Sexual Health news - Sexual Health and Behavior

Parents of teen girls accept use of birth control pills

A new study conducted by scientists at the University of California, San Francisco has found that parents of teen girls prefer their daughters use some forms of birth control over others.

Researchers questioned 261 parents with daughters between the ages of 12 and 17. They were surveyed about their teens' likelihood to have sex, their parenting beliefs, their own sexual health as teens and their knowledge of sexually transmitted infections. They were then asked about the acceptability of certain contraceptive methods. Specifically, they were asked which methods of birth control they found most acceptable and unacceptable for their daughters to use if they were provided by a medical professional.

They found that parents had the highest acceptability for oral birth control pills (59 percent). More than half (51 percent) said they were most accepting of their children using condoms to prevent pregnancy and STIs.

"Considering the fact that condoms are our only method that protects these teenagers from sexually transmitted infections and pregnancy, and because the condom seems less invasive than other forms of contraception, we were surprised they weren't accepted by a larger percentage," said lead researcher Lauren Hartman, M.D.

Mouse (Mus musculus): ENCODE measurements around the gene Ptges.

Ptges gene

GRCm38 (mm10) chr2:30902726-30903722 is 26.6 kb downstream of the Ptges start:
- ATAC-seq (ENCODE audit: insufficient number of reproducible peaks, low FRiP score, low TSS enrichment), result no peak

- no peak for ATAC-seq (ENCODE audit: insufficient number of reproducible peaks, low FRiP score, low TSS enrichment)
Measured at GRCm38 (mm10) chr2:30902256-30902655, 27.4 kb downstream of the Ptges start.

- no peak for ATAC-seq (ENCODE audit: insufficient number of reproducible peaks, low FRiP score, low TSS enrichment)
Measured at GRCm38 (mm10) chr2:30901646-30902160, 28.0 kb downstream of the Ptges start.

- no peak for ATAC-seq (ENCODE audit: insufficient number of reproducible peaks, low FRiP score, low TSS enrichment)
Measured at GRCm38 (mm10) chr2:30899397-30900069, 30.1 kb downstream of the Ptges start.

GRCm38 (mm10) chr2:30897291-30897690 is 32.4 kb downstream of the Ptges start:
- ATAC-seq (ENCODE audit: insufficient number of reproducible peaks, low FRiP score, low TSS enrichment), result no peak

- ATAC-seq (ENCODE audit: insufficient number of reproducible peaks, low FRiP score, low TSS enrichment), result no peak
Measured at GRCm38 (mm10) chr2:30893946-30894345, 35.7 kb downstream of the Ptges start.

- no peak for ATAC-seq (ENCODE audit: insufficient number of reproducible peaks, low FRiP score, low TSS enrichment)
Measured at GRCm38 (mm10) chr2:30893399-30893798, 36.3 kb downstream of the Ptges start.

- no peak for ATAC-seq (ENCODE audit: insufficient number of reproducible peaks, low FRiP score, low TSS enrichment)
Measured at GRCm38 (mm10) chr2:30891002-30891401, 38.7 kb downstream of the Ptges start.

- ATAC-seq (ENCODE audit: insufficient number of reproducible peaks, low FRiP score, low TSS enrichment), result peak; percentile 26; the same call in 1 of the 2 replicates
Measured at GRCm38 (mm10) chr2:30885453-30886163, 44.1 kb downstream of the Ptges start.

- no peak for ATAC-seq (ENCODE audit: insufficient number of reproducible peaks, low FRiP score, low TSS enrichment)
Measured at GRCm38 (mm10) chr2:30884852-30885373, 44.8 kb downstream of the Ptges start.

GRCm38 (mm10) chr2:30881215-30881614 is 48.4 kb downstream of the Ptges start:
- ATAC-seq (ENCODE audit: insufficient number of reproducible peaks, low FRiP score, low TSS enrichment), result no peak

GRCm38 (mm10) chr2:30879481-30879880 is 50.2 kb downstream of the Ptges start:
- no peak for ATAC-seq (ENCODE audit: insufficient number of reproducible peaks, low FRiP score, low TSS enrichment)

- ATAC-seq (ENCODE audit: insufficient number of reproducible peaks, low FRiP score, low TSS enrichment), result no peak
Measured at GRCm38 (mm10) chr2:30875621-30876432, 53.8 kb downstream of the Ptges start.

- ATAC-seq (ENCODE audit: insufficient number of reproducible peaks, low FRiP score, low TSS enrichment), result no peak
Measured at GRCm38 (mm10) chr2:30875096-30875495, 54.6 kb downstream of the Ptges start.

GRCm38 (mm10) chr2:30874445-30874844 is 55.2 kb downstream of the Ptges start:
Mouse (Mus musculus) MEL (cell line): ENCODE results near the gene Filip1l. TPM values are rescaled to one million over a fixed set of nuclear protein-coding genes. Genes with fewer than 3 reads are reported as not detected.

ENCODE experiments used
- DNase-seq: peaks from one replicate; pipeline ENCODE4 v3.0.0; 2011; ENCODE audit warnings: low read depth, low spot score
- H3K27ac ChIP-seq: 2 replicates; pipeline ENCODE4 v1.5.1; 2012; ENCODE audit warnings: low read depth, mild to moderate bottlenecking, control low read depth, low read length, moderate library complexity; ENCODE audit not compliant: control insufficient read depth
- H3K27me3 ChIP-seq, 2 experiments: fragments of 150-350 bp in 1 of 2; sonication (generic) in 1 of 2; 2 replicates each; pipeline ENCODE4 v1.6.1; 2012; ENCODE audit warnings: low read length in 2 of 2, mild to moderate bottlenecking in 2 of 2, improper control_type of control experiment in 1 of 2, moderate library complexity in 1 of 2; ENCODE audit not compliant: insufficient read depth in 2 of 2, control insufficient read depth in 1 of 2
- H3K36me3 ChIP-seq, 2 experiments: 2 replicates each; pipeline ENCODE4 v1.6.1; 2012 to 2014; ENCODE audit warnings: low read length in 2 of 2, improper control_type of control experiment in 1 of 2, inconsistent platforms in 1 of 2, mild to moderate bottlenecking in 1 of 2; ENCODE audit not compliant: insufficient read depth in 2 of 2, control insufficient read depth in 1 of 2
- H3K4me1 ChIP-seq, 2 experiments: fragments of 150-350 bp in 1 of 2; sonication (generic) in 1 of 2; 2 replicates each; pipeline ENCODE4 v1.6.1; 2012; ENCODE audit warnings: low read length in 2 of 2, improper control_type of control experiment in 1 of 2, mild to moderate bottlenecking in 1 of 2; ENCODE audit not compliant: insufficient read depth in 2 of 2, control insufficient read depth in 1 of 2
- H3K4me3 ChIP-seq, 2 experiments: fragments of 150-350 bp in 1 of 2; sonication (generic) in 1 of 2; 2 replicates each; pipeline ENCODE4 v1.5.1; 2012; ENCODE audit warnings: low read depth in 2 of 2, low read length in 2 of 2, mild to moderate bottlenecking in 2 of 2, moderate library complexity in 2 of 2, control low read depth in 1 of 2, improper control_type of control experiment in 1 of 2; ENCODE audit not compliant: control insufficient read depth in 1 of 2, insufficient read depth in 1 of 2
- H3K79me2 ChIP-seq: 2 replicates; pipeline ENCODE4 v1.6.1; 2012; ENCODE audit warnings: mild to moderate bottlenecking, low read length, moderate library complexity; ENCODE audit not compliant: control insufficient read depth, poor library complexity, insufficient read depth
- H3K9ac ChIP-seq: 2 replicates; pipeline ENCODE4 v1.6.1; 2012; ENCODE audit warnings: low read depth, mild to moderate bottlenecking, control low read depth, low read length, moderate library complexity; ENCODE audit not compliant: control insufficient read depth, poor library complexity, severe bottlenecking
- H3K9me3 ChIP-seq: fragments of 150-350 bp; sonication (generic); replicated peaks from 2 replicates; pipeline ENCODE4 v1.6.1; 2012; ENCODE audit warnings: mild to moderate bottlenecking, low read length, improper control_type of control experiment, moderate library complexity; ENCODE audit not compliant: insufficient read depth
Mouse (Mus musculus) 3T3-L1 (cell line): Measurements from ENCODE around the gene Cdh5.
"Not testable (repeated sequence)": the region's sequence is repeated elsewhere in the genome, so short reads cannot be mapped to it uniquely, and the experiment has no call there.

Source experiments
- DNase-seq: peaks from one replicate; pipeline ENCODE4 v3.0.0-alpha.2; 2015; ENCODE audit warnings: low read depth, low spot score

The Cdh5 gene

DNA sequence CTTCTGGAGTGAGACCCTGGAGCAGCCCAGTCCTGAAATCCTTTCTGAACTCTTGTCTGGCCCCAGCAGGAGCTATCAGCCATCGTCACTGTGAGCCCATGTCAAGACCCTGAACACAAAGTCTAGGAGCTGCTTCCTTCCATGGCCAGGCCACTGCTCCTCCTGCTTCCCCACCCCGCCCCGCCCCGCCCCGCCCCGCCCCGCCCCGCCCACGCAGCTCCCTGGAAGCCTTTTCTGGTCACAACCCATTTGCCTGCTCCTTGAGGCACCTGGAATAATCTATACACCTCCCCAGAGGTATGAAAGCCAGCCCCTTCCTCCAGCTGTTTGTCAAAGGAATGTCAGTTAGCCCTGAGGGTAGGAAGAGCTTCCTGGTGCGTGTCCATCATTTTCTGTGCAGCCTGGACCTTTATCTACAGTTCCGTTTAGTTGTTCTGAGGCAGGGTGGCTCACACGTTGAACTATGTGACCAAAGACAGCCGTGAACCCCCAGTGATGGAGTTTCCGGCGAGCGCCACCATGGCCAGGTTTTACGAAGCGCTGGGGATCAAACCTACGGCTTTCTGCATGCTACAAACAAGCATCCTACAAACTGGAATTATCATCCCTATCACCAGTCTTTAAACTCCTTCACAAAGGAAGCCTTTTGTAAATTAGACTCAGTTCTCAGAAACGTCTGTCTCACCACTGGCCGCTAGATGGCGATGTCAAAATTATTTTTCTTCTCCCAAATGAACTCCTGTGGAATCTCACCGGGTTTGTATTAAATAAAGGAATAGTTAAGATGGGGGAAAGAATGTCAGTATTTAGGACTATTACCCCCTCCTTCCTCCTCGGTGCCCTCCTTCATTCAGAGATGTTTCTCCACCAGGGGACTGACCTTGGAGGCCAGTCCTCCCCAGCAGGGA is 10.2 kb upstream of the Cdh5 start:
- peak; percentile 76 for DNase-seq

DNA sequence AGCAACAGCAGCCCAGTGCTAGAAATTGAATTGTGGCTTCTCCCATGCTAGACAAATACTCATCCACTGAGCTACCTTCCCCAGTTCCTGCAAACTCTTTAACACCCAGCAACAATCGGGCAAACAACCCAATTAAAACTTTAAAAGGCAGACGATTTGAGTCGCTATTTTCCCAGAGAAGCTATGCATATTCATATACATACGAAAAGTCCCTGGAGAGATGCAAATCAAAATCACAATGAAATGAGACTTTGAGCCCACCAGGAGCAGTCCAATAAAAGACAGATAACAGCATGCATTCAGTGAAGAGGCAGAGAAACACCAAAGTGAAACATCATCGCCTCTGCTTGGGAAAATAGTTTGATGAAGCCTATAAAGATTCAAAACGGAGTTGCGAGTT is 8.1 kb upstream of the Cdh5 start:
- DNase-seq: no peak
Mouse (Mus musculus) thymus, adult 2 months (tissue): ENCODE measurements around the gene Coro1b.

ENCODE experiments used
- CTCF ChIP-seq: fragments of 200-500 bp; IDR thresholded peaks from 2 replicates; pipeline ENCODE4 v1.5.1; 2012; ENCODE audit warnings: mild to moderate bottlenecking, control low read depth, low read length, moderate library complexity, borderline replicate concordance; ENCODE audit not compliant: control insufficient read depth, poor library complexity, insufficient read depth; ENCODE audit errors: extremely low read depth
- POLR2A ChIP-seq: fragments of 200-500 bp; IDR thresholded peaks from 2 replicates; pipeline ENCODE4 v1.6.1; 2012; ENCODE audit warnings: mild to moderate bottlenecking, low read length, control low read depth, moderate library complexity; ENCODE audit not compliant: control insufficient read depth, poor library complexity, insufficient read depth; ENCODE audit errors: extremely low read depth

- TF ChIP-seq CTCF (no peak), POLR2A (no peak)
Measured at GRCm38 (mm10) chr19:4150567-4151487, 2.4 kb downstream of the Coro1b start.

The study, which was published in the Journal of Adolescent Health, also found that parents were the least accepting of two of the most effective birth control methods - contraceptive implants and the intrauterine device.

According to the U.S. Centers for Disease Control and Prevention, the American teen pregnancy rate hit a record low in 2011. Statistics show that there were 31 live births per 1,000 teens between the ages of 15 and 19 - a decline of 8 percent from the previous year.

Health officials stated that while the reasons for the declines are not clear, teens seem to be less sexually active. Additionally, among those who are engaging in sexual behaviors, more seem to be using birth control than in previous years.

However, although teen pregnancies have declined, statistics show that STIs continue to be prevalent among teens. The CDC states that young people between the ages of 15 and 24 account for almost half of the 19 million new cases of STDs reported each year. This age group is the fastest growing group of people contracting STIs such as chlamydia, gonorrhea and syphilis. 

Because some STIs have mild or non-existent symptoms, health officials say they are often unknowingly passed to infected individuals' sexual partners.

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